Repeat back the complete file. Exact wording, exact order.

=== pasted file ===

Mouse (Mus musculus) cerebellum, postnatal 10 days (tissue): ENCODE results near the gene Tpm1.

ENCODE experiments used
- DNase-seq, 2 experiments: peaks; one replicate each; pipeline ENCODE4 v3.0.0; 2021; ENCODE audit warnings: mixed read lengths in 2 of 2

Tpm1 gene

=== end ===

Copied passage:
Mouse (Mus musculus) cerebellum, postnatal 10 days (tissue): ENCODE results near the gene Tpm1.

ENCODE experiments used
- DNase-seq, 2 experiments: peaks; one replicate each; pipeline ENCODE4 v3.0.0; 2021; ENCODE audit warnings: mixed read lengths in 2 of 2

Tpm1 gene